DUG plans Geraldton supercomputer

25/05/2021 - 15:30


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A huge supercomputer is planned in Geraldton by ASX-listed DUG Technology, with an intended capacity of 200 petaflops and adding to the pipeline of new compute power in WA.

DUG plans Geraldton supercomputer
DUG founder Matt Lamont with a supercomputer in Kings Park. Photo: Gabriel Oliveira

A huge supercomputer is planned in Geraldton by ASX-listed DUG Technology, with an intended capacity of 200 petaflops and adding to the pipeline of new compute power in WA.

Construction could start in the September quarter of this year, with commissioning before June 2022, DUG told markets today, and $5 million has been budgeted.

It will enter operation at roughly the same time as the Pawsey Supercomputing Centre's new installation, which will be 50 petaflops.

Last year, Business News reported DUG was considering a large scale supercomputer in the Mid West, and the company today said it would lease about 45 hectares of land near Geraldton.

A 200 petaflop computer would be able to undertake 200 quadrillion floating point operations every second, which compares to about 23 petaflops at its Bruce computer near Kings Park.

Over time, the facility may be scaled up further to an exaflop, equal to 1000 petaflops.

The company said the new computer would be powered by renewables with a potential hydrogen battery system, and would use immersion cooling to reduce energy use, all of which would make the computer emissions free.

“Geraldton would become the largest of DUG’s global network of data centres building on expertise gained with the design and construction of the company’s innovative Houston facility at Skybox,” the company said. 

“The Houston centre received global recognition as a winner in the 2019 Data Center Design Awards. 

“The planned new campus turbocharges research and big data science for DUG’s diverse client base across the global technology, tertiary education and resource sectors which includes Curtin University and Harry Perkins Institute of Medical Research.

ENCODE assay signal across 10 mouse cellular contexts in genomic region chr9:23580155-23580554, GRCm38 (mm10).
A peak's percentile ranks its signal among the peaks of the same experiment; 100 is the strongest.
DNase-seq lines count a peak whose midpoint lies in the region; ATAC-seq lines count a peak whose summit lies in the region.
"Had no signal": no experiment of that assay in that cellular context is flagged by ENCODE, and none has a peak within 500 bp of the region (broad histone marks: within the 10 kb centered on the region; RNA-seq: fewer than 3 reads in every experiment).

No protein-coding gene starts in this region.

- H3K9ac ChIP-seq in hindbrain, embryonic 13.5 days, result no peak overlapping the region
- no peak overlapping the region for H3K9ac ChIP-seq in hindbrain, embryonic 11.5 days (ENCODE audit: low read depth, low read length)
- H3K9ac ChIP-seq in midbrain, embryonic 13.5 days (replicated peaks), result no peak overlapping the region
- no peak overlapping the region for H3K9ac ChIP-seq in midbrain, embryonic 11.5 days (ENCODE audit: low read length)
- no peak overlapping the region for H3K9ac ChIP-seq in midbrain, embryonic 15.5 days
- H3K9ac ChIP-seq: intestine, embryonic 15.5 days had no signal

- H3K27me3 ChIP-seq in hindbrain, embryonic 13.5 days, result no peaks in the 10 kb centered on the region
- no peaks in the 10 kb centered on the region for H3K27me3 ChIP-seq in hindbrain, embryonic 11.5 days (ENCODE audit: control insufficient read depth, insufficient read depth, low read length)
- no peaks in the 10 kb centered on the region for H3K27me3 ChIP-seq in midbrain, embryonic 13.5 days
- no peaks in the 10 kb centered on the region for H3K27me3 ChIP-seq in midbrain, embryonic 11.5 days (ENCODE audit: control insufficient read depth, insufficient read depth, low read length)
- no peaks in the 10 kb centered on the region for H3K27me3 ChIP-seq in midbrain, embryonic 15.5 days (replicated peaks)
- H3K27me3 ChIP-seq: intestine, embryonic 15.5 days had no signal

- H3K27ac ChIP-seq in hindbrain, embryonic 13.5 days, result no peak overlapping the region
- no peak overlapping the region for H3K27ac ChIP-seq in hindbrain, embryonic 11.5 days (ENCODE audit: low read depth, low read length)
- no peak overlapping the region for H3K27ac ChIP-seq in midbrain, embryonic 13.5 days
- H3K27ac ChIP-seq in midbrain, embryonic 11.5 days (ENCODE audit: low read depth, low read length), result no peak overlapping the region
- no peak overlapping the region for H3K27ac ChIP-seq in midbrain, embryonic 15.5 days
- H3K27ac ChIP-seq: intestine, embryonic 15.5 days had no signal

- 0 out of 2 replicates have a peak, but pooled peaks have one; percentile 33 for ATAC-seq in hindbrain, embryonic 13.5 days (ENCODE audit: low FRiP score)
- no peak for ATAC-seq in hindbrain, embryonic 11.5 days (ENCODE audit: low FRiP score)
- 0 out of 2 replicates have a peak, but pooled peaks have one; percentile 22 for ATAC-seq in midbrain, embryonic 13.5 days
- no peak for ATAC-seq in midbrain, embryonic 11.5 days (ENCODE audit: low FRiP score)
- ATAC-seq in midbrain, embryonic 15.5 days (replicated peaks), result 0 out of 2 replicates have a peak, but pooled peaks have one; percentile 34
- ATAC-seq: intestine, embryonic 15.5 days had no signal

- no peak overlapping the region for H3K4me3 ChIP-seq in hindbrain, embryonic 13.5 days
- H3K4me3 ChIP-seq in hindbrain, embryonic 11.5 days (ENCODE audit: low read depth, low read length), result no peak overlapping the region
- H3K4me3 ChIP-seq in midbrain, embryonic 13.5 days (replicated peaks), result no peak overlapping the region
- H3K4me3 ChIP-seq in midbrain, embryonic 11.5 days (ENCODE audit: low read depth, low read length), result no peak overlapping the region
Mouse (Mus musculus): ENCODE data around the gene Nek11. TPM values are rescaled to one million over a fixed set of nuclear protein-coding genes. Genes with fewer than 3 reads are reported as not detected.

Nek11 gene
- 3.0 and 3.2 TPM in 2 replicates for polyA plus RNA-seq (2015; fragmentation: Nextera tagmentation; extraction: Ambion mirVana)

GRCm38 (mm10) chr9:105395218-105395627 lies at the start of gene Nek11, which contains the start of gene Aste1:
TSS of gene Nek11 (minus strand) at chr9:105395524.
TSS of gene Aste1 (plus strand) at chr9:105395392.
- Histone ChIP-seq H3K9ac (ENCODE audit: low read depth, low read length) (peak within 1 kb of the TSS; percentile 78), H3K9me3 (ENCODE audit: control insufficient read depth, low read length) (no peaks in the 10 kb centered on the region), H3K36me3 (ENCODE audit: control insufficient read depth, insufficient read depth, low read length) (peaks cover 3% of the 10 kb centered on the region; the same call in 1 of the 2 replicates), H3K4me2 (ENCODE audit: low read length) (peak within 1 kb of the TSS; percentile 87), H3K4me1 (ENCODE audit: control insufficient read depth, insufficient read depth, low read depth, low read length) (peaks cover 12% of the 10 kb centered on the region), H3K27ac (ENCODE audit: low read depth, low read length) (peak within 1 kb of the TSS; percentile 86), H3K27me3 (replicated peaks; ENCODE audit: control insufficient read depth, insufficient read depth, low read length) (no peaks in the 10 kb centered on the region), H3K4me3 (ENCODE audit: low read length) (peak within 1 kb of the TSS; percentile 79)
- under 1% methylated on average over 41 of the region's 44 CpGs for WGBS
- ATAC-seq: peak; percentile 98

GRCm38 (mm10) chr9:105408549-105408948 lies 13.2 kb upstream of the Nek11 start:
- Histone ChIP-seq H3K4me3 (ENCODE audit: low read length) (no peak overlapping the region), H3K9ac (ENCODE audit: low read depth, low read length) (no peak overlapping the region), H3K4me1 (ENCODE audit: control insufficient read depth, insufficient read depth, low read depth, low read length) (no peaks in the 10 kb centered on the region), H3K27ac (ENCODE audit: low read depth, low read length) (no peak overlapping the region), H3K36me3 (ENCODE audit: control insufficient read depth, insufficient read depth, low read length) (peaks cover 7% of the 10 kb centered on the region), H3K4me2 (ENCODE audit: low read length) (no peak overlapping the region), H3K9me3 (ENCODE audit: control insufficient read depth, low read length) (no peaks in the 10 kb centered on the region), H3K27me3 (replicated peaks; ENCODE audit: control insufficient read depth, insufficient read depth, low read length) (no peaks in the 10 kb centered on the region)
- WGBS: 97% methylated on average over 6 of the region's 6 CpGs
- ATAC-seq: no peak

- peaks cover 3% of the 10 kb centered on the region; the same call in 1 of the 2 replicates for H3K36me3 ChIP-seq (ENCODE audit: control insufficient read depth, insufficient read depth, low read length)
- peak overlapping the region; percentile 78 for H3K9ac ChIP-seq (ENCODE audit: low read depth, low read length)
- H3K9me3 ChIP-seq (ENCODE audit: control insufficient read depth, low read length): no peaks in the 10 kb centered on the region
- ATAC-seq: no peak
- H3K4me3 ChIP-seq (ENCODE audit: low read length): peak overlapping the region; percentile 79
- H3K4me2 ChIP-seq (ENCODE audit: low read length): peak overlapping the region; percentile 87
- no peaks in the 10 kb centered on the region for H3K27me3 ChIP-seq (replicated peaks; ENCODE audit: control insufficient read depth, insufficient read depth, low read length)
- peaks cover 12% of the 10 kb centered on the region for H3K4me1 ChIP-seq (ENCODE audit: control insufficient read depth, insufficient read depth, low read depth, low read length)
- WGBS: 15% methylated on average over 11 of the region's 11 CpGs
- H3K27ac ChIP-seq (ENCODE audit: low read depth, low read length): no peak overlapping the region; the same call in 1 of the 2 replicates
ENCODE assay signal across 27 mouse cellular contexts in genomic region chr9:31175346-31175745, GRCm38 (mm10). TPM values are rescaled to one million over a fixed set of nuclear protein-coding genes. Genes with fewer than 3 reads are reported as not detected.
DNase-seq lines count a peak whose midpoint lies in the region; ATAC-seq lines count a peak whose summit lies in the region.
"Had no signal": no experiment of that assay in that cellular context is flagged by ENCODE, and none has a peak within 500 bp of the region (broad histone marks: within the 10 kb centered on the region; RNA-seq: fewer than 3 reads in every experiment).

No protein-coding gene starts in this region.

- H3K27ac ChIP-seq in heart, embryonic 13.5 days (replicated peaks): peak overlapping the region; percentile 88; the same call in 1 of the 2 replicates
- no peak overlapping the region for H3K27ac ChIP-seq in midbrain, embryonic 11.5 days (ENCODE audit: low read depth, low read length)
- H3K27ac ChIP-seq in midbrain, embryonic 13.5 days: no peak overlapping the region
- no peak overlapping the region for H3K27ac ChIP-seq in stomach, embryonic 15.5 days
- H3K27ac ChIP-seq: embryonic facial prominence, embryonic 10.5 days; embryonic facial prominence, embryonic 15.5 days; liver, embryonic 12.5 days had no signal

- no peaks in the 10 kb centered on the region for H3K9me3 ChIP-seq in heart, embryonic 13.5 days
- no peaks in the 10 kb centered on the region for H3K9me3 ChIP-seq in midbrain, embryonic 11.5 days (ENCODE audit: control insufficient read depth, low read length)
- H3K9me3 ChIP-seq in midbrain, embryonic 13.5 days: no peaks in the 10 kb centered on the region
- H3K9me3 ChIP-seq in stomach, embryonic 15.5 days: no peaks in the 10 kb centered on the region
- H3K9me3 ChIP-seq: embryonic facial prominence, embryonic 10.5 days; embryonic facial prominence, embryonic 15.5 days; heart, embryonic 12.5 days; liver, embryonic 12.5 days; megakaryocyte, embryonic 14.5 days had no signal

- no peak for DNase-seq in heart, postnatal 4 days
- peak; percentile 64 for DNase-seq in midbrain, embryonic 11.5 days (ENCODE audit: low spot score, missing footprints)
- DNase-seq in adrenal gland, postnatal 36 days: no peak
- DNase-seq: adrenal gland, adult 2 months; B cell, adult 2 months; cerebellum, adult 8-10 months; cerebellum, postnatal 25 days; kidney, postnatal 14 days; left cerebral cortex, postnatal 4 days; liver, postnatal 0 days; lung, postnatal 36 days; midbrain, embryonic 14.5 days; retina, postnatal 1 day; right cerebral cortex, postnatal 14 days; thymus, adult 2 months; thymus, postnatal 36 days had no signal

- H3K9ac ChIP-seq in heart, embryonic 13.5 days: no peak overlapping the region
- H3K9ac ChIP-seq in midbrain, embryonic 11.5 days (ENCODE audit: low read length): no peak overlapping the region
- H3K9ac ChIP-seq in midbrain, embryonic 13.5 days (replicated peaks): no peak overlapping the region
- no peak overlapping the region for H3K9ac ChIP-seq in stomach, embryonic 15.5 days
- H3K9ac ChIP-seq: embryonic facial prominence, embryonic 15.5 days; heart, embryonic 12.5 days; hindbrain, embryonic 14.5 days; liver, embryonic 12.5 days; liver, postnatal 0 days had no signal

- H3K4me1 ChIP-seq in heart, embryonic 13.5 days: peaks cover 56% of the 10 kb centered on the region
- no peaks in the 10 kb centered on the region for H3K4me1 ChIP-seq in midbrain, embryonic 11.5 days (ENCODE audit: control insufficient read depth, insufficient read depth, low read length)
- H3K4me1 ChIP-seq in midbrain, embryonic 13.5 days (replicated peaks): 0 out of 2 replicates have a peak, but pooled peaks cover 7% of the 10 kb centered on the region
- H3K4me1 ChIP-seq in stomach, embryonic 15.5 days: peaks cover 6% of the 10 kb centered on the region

“Its location is ideal to play a key role in Australia’s involvement in the Square Kilometre Array project, one of the largest international scientific research projects in history. 

“The company plans to design and operate the facility to meet requirements for the provision of services to all levels of the public sector.

“DUG chose the Mid West town of Geraldton as it is rapidly becoming one of the world’s premier renewable energy regions.

“It has an ideal climate for both wind and solar, which complement each other to enable round-the-clock power supply. 

“With respect to connectivity a commercial high-speed fibre is available and the site is close to the Mid West TAFE which has an Australian Academic and Research Network large fibre connection. 

“There is a latency of only 3.5 milliseconds from Geraldton to Perth – which makes it as good as a CBD location.”

Shares in DUG were up 1.4 per cent to $1.09 each at the close today.


Also today, government-owned Pawsey said it had launched the new Australian Space Data Analysis Facility, which it will operate with the Western Australian Data Science Innovation Hub and assisted by the Curtin Institute for Computation.

The facility will help small and medium sized businesses to access and analyse space data, which Pawsey said had been out of reach for businesses.

The state government chipped in $750,000 for the centre, while the federal government supported it through the $19.5 million Space Infrastructure Fund.

“The use of space data and Earth-observation technologies is growing every day,” Pawsey executive director Mark Stickells said.

“There is significant opportunity for business to use this data, whether it is looking at human land use, physical changes in the landscape, soil moisture or atmospheric conditions.

“We are seeking expressions of interest now. If you are an SME, in any sector, and you think your business could capitalise on data collected from space, make an application.”


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